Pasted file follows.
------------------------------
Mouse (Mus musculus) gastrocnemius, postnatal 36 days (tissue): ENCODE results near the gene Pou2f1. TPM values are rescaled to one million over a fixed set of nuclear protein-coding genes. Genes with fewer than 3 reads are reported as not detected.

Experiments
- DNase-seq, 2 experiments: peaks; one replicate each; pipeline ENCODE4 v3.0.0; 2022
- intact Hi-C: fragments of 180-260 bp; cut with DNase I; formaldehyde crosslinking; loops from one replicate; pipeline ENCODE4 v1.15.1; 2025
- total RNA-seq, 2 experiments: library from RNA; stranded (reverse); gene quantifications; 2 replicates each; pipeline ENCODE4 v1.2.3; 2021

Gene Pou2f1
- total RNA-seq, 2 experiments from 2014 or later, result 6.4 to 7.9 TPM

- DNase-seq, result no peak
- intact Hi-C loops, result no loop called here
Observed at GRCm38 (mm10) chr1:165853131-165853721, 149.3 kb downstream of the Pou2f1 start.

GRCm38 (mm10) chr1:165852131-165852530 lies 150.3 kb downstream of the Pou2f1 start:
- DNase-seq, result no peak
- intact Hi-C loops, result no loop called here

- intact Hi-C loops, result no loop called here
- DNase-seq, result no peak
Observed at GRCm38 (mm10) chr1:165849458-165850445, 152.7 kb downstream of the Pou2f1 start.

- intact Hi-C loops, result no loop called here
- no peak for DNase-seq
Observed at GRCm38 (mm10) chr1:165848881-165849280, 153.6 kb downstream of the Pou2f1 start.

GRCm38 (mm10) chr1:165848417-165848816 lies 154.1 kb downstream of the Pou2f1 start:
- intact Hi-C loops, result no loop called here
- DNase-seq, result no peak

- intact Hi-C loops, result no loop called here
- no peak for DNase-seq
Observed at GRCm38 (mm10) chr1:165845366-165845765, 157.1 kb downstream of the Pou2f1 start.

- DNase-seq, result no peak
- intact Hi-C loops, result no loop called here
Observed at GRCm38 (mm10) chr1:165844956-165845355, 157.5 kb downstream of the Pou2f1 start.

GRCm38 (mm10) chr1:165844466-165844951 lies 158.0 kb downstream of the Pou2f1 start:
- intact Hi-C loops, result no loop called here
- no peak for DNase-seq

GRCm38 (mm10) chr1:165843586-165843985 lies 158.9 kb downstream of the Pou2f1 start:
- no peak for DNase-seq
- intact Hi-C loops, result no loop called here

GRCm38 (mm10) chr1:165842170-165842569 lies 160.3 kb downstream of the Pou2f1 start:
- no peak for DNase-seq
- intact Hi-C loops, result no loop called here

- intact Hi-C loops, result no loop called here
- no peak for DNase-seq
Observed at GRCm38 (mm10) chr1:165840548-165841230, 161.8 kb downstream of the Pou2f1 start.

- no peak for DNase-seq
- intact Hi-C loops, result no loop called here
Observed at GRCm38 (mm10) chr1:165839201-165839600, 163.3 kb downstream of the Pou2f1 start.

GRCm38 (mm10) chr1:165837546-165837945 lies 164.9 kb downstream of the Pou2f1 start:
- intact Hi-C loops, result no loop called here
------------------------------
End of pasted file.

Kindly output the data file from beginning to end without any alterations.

Mouse (Mus musculus) gastrocnemius, postnatal 36 days (tissue): ENCODE results near the gene Pou2f1. TPM values are rescaled to one million over a fixed set of nuclear protein-coding genes. Genes with fewer than 3 reads are reported as not detected.

Experiments
- DNase-seq, 2 experiments: peaks; one replicate each; pipeline ENCODE4 v3.0.0; 2022
- intact Hi-C: fragments of 180-260 bp; cut with DNase I; formaldehyde crosslinking; loops from one replicate; pipeline ENCODE4 v1.15.1; 2025
- total RNA-seq, 2 experiments: library from RNA; stranded (reverse); gene quantifications; 2 replicates each; pipeline ENCODE4 v1.2.3; 2021

Gene Pou2f1
- total RNA-seq, 2 experiments from 2014 or later, result 6.4 to 7.9 TPM

- DNase-seq, result no peak
- intact Hi-C loops, result no loop called here
Observed at GRCm38 (mm10) chr1:165853131-165853721, 149.3 kb downstream of the Pou2f1 start.

GRCm38 (mm10) chr1:165852131-165852530 lies 150.3 kb downstream of the Pou2f1 start:
- DNase-seq, result no peak
- intact Hi-C loops, result no loop called here

- intact Hi-C loops, result no loop called here
- DNase-seq, result no peak
Observed at GRCm38 (mm10) chr1:165849458-165850445, 152.7 kb downstream of the Pou2f1 start.

- intact Hi-C loops, result no loop called here
- no peak for DNase-seq
Observed at GRCm38 (mm10) chr1:165848881-165849280, 153.6 kb downstream of the Pou2f1 start.

GRCm38 (mm10) chr1:165848417-165848816 lies 154.1 kb downstream of the Pou2f1 start:
- intact Hi-C loops, result no loop called here
- DNase-seq, result no peak

- intact Hi-C loops, result no loop called here
- no peak for DNase-seq
Observed at GRCm38 (mm10) chr1:165845366-165845765, 157.1 kb downstream of the Pou2f1 start.

- DNase-seq, result no peak
- intact Hi-C loops, result no loop called here
Observed at GRCm38 (mm10) chr1:165844956-165845355, 157.5 kb downstream of the Pou2f1 start.

GRCm38 (mm10) chr1:165844466-165844951 lies 158.0 kb downstream of the Pou2f1 start:
- intact Hi-C loops, result no loop called here
- no peak for DNase-seq

GRCm38 (mm10) chr1:165843586-165843985 lies 158.9 kb downstream of the Pou2f1 start:
- no peak for DNase-seq
- intact Hi-C loops, result no loop called here

GRCm38 (mm10) chr1:165842170-165842569 lies 160.3 kb downstream of the Pou2f1 start:
- no peak for DNase-seq
- intact Hi-C loops, result no loop called here

- intact Hi-C loops, result no loop called here
- no peak for DNase-seq
Observed at GRCm38 (mm10) chr1:165840548-165841230, 161.8 kb downstream of the Pou2f1 start.

- no peak for DNase-seq
- intact Hi-C loops, result no loop called here
Observed at GRCm38 (mm10) chr1:165839201-165839600, 163.3 kb downstream of the Pou2f1 start.

GRCm38 (mm10) chr1:165837546-165837945 lies 164.9 kb downstream of the Pou2f1 start:
- intact Hi-C loops, result no loop called here